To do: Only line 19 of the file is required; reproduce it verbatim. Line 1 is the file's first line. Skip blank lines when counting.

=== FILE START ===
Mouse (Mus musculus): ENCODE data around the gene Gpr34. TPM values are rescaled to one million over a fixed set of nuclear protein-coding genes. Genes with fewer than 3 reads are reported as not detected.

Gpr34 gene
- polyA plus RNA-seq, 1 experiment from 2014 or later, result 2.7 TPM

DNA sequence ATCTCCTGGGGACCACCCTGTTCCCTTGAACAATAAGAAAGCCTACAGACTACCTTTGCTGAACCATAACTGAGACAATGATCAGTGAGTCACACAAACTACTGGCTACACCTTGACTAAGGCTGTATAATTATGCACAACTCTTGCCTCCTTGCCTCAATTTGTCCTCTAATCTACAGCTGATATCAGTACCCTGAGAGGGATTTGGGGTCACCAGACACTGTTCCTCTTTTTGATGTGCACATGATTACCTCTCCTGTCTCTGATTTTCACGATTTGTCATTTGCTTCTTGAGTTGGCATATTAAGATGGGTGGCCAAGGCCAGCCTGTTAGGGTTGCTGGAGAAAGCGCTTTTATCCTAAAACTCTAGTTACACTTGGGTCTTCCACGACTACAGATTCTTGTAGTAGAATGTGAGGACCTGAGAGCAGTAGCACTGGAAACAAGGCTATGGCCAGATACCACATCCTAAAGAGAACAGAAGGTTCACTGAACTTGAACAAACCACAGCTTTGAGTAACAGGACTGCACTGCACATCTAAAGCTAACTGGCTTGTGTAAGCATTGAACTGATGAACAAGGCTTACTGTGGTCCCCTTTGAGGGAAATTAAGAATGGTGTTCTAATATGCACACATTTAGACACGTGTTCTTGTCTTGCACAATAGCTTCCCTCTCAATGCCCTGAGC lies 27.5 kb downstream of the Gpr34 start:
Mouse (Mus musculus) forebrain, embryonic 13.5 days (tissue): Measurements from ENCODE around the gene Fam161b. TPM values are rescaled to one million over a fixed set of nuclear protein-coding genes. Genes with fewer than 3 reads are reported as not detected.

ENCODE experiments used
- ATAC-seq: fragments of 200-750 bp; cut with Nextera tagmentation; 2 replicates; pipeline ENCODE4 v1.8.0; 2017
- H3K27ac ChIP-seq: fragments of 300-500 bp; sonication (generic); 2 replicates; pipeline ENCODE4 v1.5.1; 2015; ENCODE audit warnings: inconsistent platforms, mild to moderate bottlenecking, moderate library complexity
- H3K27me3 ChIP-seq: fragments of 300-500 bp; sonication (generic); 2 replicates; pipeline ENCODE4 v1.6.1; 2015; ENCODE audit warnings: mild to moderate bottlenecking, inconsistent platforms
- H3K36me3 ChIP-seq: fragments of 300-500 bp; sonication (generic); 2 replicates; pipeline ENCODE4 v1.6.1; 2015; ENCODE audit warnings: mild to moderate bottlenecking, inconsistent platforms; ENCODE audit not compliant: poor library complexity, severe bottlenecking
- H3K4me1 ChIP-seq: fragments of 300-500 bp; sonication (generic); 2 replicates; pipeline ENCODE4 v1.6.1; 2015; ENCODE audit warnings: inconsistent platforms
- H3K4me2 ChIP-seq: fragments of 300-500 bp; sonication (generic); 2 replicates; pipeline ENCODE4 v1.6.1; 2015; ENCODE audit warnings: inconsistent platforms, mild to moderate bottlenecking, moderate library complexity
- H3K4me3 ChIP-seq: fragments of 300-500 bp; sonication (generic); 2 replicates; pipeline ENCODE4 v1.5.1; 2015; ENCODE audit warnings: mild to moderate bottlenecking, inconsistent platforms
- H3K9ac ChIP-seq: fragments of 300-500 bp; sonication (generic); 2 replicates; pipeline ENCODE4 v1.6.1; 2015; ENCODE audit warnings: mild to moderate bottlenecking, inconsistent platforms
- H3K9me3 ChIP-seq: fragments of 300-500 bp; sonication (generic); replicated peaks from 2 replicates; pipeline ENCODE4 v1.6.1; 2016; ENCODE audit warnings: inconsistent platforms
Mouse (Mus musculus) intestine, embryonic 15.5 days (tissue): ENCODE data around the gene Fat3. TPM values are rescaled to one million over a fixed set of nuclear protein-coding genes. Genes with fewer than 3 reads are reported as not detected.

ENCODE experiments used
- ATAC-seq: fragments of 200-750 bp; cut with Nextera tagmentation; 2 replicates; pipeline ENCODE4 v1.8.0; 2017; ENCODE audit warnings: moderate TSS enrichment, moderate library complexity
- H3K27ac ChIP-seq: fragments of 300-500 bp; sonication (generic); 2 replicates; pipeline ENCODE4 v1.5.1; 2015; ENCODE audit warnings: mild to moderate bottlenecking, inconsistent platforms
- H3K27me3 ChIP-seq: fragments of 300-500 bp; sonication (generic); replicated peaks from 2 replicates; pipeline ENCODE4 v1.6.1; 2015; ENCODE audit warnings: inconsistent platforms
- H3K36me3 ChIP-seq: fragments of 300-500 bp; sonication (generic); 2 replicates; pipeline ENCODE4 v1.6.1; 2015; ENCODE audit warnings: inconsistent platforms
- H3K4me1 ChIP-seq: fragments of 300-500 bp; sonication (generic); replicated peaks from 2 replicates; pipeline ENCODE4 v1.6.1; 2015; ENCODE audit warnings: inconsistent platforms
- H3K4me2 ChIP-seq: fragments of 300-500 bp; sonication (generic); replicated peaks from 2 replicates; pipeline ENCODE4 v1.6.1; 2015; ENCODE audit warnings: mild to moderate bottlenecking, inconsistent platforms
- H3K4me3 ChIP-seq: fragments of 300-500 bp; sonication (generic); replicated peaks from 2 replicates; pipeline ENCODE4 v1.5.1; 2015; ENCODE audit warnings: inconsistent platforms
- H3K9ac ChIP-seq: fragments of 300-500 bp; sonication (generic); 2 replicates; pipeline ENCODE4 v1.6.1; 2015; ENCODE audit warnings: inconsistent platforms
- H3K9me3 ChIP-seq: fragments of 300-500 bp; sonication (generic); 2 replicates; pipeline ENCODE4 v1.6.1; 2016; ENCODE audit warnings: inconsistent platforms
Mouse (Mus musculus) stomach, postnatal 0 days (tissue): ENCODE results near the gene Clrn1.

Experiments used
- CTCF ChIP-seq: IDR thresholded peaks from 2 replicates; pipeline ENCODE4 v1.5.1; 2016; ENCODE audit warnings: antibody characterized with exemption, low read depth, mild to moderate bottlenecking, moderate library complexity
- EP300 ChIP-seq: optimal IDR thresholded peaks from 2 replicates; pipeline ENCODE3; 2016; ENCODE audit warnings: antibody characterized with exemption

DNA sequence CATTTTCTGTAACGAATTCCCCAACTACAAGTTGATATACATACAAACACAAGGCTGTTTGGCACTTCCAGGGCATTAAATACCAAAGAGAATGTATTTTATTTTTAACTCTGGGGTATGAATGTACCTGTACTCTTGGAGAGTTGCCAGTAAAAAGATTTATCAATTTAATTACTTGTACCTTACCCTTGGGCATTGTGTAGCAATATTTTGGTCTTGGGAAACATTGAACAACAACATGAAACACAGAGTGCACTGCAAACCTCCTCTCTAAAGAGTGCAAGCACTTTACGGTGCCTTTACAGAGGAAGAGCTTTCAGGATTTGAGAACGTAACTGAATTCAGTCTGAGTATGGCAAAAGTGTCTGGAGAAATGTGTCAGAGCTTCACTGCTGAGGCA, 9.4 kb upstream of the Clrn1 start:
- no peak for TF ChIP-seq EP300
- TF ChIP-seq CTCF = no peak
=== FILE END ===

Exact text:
- H3K27ac ChIP-seq: fragments of 300-500 bp; sonication (generic); 2 replicates; pipeline ENCODE4 v1.5.1; 2015; ENCODE audit warnings: mild to moderate bottlenecking, inconsistent platforms